US 20070191925 A1
A catheter device having a shaft that extends from a proximal end to a distal end to carry on its distal end a self expanding implant for intraluminal advance on a guidewire and delivery of the implant to a stenting site by proximal withdrawal of a sheath that lies radially outside the implant in the catheter, the catheter including a first shaft element to pull the sheath proximally and a second shaft element to push the implant distally to prevent the implant moving proximally with the sheath when the sheath is pulled proximally, wherein i) the shaft defines a flushing lumen ii) the shaft defines a proximal guidewire exit port that is distal of the proximal end of the shaft, for rapid exchange of the catheter with respect to the guidewire in) the first shaft element is a pull wire iv) the second shaft element is a pusher tube
1. A catheter device comprising:
a shaft that extends from a proximal end to a distal end to carry on its distal end a a medical implant for intraluminal advance on a guidewire and delivery of the medical implant to a treatment site, the shaft defining a flushing lumen and a proximal guidewire exit port that is distal of the proximal end of the shaft for rapid exchange of the catheter with respect to the guidewire;
a sheath that lies radially outside the medical implant in the catheter that is proximally withdrawn from the medical implant;
a first shaft element including at least one of a pull wire and a rod to pull the sheath proximally; and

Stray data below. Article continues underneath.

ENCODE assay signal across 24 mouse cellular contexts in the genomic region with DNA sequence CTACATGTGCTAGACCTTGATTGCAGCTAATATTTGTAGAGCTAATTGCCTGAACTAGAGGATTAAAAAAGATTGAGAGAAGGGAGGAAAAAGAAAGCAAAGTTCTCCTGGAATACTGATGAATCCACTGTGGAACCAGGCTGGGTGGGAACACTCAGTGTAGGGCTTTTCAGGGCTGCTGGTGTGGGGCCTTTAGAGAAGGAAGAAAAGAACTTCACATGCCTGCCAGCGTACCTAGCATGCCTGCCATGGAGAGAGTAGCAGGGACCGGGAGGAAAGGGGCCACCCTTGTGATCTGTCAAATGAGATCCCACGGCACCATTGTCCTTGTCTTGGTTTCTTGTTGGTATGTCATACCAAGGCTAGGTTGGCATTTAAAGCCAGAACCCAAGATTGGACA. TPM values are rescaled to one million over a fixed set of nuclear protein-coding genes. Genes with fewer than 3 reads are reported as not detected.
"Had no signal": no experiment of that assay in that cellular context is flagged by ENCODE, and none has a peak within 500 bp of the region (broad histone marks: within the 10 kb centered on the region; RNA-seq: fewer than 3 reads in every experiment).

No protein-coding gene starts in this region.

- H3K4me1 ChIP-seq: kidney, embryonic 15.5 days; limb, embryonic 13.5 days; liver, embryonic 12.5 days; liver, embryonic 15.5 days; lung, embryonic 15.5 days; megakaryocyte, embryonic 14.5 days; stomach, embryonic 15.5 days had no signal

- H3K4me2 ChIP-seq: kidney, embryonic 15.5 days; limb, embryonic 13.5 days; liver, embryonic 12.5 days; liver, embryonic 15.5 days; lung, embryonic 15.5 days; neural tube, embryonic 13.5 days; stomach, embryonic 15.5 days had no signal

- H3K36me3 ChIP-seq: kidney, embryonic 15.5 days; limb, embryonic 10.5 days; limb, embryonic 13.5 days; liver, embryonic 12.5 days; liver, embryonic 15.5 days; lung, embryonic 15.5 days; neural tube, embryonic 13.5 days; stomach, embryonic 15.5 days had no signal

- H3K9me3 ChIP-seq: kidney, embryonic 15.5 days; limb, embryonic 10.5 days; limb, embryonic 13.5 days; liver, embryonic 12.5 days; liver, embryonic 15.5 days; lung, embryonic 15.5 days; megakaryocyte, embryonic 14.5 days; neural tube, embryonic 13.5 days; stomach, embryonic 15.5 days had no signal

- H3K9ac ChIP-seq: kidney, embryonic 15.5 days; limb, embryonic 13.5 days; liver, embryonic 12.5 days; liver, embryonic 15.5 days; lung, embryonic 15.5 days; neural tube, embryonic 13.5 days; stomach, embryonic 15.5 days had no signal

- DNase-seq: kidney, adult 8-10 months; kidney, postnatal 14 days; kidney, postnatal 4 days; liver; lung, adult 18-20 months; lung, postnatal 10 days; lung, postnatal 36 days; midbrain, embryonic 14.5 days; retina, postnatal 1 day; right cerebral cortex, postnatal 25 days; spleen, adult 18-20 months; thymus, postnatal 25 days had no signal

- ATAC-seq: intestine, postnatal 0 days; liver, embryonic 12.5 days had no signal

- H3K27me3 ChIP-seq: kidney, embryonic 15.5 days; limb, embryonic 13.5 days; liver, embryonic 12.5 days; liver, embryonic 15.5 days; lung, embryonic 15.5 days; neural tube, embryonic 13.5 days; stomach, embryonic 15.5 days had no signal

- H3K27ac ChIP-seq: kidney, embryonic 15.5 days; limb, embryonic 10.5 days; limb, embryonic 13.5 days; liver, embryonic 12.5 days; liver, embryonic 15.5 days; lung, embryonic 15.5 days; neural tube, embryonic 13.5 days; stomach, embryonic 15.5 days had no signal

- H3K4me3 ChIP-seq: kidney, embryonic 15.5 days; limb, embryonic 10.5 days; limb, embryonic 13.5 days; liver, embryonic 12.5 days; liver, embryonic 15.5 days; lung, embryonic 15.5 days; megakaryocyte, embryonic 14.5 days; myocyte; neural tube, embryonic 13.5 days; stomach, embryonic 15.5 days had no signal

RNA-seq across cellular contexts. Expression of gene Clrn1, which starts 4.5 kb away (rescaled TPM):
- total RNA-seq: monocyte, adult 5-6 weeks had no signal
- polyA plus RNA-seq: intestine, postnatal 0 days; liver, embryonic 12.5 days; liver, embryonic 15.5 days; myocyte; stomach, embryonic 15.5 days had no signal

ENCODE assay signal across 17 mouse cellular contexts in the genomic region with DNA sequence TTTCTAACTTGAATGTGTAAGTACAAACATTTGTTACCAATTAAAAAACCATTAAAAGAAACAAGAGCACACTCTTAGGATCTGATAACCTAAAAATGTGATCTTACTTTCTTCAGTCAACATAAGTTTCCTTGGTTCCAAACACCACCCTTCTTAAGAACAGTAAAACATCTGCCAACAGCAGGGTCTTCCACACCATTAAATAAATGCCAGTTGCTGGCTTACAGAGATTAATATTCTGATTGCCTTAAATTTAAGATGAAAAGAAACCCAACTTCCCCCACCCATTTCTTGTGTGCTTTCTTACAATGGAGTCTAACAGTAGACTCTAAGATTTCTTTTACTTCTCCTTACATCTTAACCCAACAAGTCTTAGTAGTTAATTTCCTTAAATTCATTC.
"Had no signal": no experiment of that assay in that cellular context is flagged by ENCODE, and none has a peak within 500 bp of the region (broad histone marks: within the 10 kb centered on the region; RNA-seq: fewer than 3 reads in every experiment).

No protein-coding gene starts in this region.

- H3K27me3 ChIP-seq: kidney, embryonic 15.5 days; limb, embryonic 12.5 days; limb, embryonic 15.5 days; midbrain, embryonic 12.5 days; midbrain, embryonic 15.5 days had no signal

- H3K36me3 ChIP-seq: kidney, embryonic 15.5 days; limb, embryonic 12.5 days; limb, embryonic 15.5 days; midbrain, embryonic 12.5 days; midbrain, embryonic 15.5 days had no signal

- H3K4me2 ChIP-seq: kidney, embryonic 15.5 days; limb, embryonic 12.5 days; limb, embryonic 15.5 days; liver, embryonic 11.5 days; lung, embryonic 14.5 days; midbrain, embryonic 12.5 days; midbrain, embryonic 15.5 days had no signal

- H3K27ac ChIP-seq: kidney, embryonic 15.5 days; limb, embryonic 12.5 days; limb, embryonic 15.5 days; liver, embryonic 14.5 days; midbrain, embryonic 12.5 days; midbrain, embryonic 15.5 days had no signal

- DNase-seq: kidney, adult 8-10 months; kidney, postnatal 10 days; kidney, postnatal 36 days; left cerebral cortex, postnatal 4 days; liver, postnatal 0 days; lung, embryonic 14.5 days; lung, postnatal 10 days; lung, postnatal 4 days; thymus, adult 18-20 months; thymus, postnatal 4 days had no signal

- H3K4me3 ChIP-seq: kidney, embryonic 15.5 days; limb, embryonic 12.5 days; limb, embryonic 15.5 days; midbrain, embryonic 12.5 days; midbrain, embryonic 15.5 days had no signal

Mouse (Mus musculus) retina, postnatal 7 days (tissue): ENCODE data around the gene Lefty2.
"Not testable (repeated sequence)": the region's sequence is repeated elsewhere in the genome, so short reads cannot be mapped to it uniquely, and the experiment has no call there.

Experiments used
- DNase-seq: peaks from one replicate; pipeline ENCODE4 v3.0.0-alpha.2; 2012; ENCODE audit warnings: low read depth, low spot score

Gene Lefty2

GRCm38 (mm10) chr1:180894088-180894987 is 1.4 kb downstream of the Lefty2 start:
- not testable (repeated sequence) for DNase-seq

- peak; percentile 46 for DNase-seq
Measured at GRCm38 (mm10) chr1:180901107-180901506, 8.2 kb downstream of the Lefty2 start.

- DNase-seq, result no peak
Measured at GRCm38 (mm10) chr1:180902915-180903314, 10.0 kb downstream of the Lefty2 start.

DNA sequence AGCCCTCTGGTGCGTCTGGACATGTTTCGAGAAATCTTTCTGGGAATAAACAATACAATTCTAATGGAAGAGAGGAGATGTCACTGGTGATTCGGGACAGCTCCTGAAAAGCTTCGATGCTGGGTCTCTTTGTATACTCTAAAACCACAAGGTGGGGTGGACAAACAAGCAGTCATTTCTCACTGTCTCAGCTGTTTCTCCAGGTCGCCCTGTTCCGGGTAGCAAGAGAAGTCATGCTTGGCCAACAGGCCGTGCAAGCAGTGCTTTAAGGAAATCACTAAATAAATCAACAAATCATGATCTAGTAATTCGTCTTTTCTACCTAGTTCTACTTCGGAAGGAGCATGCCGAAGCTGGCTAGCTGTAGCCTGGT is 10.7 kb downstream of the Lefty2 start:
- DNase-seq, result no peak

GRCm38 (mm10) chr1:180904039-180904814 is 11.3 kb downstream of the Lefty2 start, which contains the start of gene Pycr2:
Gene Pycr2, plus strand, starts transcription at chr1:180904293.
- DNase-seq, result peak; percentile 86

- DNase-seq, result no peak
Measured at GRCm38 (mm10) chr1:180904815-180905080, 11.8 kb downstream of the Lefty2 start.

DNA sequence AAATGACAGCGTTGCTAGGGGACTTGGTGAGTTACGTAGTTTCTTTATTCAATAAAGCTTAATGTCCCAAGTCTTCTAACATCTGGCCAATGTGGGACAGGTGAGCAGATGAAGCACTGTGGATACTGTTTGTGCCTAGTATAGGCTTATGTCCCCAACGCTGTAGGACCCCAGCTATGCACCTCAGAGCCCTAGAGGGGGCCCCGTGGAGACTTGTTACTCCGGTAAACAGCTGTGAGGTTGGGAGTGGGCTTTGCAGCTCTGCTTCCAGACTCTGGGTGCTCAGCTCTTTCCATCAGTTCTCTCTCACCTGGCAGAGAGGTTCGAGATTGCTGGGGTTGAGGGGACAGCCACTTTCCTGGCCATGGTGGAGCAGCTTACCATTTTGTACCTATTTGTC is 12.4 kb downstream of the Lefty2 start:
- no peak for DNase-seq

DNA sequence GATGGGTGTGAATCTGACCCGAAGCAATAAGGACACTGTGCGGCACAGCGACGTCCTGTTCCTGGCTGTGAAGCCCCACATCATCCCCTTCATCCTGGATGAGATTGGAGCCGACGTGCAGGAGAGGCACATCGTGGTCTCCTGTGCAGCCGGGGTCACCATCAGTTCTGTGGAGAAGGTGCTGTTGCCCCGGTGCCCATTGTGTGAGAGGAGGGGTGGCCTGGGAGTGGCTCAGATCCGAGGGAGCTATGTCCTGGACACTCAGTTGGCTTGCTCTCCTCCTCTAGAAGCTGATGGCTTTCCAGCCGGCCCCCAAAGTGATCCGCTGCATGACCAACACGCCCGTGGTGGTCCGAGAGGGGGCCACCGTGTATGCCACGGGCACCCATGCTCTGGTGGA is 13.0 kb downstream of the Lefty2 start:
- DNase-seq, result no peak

a second shaft element including a pusher tube to push the medical implant distally to prevent the medical implant from moving proximally with the sheath when the sheath is pulled proximally by the first shaft element.
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19. Method of manipulating a self-expanding stent comprising:
loading the stent into a rapid exchange transluminal stent delivery catheter system; and
pulling on a pull wire to pull proximally relative to the stent a sheath that lies radially outside the stent to release the stent.
20. Catheter as claimed
21. Method of placing a self-expanding stent comprising:
taking a catheter having a shaft defining a flushing lumen and a proximal guidewire exit port, a sheath that lies radially outside the shaft, a pull wire to pull the sheath and a pusher tube partially disposed in the sheath; advancing it to a stenting site along a guidewire;
pulling on the pull wire to release the stent; and
withdrawing the catheter and guidewire after release of the stent from the catheter.